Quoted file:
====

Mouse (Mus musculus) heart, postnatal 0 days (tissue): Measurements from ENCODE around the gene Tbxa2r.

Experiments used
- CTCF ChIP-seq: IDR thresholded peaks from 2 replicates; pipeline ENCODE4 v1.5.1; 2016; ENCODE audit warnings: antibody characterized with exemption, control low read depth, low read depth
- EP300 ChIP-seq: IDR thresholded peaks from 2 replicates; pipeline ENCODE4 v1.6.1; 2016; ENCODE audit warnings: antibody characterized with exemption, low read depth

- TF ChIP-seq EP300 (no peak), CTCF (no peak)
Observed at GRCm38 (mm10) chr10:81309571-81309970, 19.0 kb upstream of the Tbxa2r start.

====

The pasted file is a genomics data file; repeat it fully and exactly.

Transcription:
Mouse (Mus musculus) heart, postnatal 0 days (tissue): Measurements from ENCODE around the gene Tbxa2r.

Experiments used
- CTCF ChIP-seq: IDR thresholded peaks from 2 replicates; pipeline ENCODE4 v1.5.1; 2016; ENCODE audit warnings: antibody characterized with exemption, control low read depth, low read depth
- EP300 ChIP-seq: IDR thresholded peaks from 2 replicates; pipeline ENCODE4 v1.6.1; 2016; ENCODE audit warnings: antibody characterized with exemption, low read depth

- TF ChIP-seq EP300 (no peak), CTCF (no peak)
Observed at GRCm38 (mm10) chr10:81309571-81309970, 19.0 kb upstream of the Tbxa2r start.